Thursday, 23 April 2009

Catholic social teaching is no secret

The body of Catholic social teaching built up in modern times has become quite a formidable edifice. Naturally successive papal encyclicals on the subject have to reprise their predecessors as well as develop the teaching further. Each repays careful study in its own right, but conveniently the Church has summarized the accumulated tradition so far for us in her Compendium of the Social Doctrine of the Church. The soon-to-be-released social encyclical of Pope Benedict XVI will build on this foundation.

In my first posting, I tried to reduce the whole body of principles to four: personality, solidarity, subsidiarity and sustainability. The starting point of the whole teaching is the revelation of the meaning of the human person, created in the image of the Trinitarian God - relational not merely individual. On this depends all our dignity, our rights, and the responsibility to act accordingly. A Dominican friend has pointed out that this theme was developed beautifully in an important but little-known document of the International Theological Commission of the Holy See called Communion and Stewardship (2004). The document discusses the theology of the divine image, including its relevance to gender, community, ecology, evolution, science and technology. Here are some extracts concerning ecology:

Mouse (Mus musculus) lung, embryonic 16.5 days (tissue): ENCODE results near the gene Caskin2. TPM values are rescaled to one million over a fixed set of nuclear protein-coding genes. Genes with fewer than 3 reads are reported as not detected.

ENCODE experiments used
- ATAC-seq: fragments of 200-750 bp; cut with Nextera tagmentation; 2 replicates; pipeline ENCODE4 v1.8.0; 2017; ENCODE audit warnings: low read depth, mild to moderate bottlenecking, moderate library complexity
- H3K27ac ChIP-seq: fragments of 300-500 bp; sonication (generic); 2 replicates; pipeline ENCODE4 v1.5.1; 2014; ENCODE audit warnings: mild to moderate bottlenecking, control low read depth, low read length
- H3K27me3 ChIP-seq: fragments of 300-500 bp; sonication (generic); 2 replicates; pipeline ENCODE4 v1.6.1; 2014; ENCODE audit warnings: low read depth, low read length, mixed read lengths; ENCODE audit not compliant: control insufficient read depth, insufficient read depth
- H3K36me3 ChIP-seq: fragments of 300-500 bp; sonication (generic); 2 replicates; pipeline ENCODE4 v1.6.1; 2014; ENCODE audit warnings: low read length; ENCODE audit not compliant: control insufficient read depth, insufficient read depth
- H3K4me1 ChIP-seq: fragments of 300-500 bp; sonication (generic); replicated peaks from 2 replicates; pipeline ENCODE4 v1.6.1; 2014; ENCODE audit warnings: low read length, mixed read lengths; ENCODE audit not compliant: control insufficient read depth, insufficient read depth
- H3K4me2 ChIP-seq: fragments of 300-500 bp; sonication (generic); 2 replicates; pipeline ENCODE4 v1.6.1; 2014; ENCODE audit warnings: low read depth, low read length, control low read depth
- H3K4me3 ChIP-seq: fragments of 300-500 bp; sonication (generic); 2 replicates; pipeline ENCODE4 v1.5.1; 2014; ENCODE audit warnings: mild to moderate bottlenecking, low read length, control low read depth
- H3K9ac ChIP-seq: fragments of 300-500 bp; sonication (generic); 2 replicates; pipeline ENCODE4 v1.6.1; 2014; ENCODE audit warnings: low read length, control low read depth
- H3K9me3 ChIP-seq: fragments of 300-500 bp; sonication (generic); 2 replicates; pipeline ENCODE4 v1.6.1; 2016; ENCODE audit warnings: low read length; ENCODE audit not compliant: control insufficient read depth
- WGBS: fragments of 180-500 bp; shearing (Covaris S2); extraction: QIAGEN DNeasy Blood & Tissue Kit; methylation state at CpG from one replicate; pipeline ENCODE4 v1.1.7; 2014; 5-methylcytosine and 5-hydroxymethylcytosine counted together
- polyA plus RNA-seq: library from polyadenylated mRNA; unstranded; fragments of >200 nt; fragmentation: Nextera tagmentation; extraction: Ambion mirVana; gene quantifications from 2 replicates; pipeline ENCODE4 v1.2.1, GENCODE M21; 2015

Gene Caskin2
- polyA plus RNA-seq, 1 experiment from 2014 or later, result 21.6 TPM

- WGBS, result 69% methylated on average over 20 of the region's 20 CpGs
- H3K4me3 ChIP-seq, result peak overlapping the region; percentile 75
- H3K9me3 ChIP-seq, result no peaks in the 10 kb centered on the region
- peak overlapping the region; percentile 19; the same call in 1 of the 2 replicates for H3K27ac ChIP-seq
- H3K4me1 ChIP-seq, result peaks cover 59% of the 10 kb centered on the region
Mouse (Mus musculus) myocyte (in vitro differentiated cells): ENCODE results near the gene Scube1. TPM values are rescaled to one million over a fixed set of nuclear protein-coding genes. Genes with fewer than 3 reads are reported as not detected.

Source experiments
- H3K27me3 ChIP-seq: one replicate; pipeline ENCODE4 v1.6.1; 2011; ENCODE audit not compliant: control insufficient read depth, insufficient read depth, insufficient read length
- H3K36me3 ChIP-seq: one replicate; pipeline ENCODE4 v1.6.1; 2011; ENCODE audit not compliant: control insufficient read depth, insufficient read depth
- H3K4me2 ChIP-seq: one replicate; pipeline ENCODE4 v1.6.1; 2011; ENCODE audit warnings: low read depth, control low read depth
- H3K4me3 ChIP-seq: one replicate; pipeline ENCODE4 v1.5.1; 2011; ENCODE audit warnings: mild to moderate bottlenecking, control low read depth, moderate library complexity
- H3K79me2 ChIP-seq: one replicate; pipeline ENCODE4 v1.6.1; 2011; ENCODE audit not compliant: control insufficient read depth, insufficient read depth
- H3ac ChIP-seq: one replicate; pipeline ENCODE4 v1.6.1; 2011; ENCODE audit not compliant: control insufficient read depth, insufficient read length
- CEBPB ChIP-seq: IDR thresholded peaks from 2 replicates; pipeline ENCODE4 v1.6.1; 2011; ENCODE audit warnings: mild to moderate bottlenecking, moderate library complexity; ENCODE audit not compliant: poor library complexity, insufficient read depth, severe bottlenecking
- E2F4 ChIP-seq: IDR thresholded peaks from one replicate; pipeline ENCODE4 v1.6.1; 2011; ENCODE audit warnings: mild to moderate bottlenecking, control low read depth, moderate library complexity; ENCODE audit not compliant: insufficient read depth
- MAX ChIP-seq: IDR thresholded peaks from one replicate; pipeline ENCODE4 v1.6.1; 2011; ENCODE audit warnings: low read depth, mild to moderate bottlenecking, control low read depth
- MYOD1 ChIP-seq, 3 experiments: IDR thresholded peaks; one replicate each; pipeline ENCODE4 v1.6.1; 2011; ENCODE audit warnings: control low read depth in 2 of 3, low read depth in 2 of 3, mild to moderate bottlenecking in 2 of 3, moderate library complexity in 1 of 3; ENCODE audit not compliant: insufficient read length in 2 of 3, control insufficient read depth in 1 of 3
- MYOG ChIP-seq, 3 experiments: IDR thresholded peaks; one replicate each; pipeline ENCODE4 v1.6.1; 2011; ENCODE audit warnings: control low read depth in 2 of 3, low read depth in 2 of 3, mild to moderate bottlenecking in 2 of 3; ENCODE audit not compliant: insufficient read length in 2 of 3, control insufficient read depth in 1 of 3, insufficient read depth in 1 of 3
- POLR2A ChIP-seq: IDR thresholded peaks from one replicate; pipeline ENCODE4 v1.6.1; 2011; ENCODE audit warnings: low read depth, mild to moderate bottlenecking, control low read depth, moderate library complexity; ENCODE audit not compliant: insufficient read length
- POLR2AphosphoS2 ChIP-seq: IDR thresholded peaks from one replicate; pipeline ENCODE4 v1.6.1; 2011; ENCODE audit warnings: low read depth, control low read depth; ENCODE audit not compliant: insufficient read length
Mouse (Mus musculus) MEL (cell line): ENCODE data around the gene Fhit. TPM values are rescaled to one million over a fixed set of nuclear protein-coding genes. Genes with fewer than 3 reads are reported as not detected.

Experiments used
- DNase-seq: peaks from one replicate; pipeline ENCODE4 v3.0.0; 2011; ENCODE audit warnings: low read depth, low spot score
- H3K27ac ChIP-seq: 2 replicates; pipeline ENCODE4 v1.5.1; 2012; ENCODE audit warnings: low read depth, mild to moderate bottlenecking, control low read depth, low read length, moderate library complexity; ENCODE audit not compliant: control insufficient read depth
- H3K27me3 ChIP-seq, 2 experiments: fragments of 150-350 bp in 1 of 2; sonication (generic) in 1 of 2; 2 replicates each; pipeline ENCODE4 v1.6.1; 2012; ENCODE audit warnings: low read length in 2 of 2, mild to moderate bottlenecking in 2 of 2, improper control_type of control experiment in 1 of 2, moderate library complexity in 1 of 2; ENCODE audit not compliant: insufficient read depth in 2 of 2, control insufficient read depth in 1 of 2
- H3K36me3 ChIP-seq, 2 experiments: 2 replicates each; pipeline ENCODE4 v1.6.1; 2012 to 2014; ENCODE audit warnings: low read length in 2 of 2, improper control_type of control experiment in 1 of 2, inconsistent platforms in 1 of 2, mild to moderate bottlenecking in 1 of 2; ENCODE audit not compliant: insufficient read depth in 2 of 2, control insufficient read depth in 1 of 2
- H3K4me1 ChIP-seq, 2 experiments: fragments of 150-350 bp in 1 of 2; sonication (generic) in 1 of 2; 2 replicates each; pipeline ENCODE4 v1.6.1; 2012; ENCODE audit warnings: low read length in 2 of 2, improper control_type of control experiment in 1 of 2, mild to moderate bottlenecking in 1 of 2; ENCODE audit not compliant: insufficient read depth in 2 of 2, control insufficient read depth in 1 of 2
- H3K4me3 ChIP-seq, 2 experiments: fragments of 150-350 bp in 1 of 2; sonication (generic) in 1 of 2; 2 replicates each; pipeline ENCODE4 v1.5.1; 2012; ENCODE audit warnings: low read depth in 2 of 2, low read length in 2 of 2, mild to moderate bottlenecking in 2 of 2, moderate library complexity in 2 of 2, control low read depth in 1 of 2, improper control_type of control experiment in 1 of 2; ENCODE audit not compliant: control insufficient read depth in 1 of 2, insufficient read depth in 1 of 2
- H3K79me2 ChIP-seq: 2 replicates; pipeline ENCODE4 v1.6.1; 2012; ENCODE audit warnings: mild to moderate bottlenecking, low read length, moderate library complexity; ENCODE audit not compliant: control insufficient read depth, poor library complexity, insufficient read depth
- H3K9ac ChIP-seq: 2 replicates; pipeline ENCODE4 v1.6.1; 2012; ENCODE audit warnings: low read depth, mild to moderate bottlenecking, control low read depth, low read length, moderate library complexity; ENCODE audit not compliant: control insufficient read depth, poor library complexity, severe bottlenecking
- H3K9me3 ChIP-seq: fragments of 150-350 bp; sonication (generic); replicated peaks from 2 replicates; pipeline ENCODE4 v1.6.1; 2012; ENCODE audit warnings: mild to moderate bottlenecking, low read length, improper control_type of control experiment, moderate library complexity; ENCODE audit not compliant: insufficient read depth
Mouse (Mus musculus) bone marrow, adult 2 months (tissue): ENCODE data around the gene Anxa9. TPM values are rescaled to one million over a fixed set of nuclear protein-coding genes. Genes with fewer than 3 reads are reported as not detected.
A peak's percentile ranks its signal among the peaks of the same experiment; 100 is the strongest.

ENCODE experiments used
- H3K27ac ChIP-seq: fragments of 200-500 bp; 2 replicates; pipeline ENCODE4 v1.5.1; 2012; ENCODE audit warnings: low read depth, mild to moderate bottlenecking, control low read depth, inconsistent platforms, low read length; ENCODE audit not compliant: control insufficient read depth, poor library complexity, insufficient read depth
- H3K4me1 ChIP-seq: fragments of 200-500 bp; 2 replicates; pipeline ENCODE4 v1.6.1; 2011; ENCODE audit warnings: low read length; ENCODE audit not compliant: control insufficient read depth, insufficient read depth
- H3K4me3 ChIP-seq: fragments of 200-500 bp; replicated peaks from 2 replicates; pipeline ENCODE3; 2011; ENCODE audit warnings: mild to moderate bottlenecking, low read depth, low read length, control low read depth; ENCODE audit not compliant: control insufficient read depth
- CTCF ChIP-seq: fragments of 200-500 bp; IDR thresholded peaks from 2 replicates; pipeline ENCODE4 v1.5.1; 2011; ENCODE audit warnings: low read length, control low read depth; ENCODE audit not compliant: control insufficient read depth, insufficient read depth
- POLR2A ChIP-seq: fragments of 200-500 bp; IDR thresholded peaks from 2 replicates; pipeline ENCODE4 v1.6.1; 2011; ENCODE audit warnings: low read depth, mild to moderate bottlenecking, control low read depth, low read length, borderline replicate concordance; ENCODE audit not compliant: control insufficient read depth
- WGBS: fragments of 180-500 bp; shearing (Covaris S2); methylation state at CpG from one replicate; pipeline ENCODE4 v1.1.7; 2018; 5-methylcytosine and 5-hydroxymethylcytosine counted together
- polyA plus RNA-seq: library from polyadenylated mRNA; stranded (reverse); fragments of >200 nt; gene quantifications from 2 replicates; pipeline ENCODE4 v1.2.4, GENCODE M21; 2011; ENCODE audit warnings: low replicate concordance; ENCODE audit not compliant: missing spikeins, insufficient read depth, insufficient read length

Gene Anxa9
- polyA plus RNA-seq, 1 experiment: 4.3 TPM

Created in the image of God to share in the communion of Trinitarian love, human beings occupy a unique place in the universe according to the divine plan: they enjoy the privilege of sharing in the divine governance of visible creation. This privilege is granted to them by the Creator who allows the creature made in his image to participate in his work, in his project of love and salvation, indeed in his own lordship over the universe. Since man's place as ruler is in fact a participation in the divine governance of creation, we speak of it here as a form of stewardship. [57] ...Human beings exercise this stewardship by gaining scientific understanding of the universe, by caring responsibly for the natural world (including animals and the environment), and by guarding their own biological integrity. [61] ...A misunderstanding of this teaching may have led some to act in reckless disregard of the natural environment, but it is no part of the Christian teaching about creation and the imago Dei to encourage unrestrained development and possible depletion of the earth’s resources. [73]

No comments:

Post a comment